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2016 Mahindra XUV500 detailed

High points from the biennial Delhi motor show include a well set-up SUV that now has an ambitious auto option.

Mahindra could soon become a much bigger player in Australia's medium SUV market. So far the giant Indian company's SUV sales have been hobbled by a lack of dealers, small line-up and the absence of an automatic transmission for its otherwise quite impressive seven-seat XUV500.

However, that has been fixed with the latest version of the "cheetah-inspired" model, due in Australia in May, which features a new six-speed Aisin automatic from Japan and a load of good gear that could trouble rivals.

There's a new grille in a redesigned nose and a neater tail, too, a big change from the earlier version that looked as if a pair of bull's horns had been painted across it.

Also standard are cornering headlights, uprated suspension, new 17-inch alloy wheels and auto lights and wipers.

The dash gets a 7.0-inch touchscreen, new multimedia setup with GPS, Bluetooth audio and iPod connectivity, hands-free calling and voice recognition.

Acceleration is strong and it's best to keep an eye on the speedo.

Mahindra says other bits of "cheetah" can be seen in the black accents around the headlights, replicating the lithe cat's cheek markings, and the curved and vertical door handles, resembling a claw.

The 2.2-litre four-cylinder turbo diesel (103kW/330Nm) is shared with the manual model.

CarsGuide put in a few laps of Mahindra's test track at its vast new and largely automated Chakan plant, 100km from Mumbai, India — which has the capacity to build 500,000 vehicles a year.

We rather liked the slightly quirky new transmission on the track as well as on some of India's new expressways, where it ran along easily at 100km/h turning over at about 1700rpm. It's a smooth operator, making upshifts from about 1500rpm — unless you have a heavy foot, in which case the tacho will run to nearly 4000rpm before selecting the next ratio.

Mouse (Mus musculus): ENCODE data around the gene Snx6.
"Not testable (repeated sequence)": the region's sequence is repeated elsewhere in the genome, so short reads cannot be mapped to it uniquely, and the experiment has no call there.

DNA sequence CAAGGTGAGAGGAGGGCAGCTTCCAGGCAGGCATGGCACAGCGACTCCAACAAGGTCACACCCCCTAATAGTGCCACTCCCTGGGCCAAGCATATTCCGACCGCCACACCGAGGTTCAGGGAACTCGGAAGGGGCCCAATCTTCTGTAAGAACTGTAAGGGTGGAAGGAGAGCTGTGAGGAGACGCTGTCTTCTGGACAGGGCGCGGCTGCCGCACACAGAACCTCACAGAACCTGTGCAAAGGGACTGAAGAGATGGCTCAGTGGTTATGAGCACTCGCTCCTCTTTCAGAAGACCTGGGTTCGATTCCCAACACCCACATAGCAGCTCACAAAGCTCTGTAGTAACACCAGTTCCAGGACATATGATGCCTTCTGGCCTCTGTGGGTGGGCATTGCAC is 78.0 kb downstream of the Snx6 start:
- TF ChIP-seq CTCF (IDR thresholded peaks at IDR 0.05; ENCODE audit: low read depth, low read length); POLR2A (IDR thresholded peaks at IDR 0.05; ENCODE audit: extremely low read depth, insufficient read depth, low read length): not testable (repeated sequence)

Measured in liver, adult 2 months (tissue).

Enthusiasts can also literally switch to manual shift: a thumb button on the gear lever knob does the job. The lever itself has a neat sports-style gate.

Acceleration is strong and it's best to keep an eye on the speedo, which, like the rev counter, is in a sunken cowl in the dash, where the red needle is hard to see.

It cruised comfortably at about 140km/h on Indian expressways, not that Australian drivers will such speeds legally.

There's a lot of head and legroom but the rear pop-up seats are really for juniors.

However, the 2.5 tonne, tallish (1.78m) SUV is not so cheetah-like in the handling department, where it understeers through fast corners and has no small amount of steering kickback.

The suspension, Macpherson struts in front and a decent rear multi-link setup, has been retuned — still comfortably firm, it is no longer brittle. The diesel is not the world's quietest but it's not too intrusive and it's reasonably thrifty, claiming 6.7L/100km.

Accommodation front and rear is more than generous, even with three adults in the second row. There's a lot of head and legroom but the rear pop-up seats are really for juniors and if they're in the up position there's next to no cargo space.

The new Mahindra XUV500 gets a black leather-trimmed interior with an all-plastic dash. Fit and finish have been improved and the touchscreen's many functions work a treat.

Mahindra builds seven variants of the XUV500. Australia currently gets the second-from-top W8 models but the top W10 version is also a possible import.

The manual models are still priced at $29,900 drive-away for the 2WD and $32,900 for the AWD. Pricing for the auto versions has not been finalised but Mahindra says they'll be "under $35,000", which would make them about the best value in class in terms of standard equipment and an attractive proposition.

How do you think the new XUV500 measures up in the competitive midsize SUV market? Tell us in the comments below.

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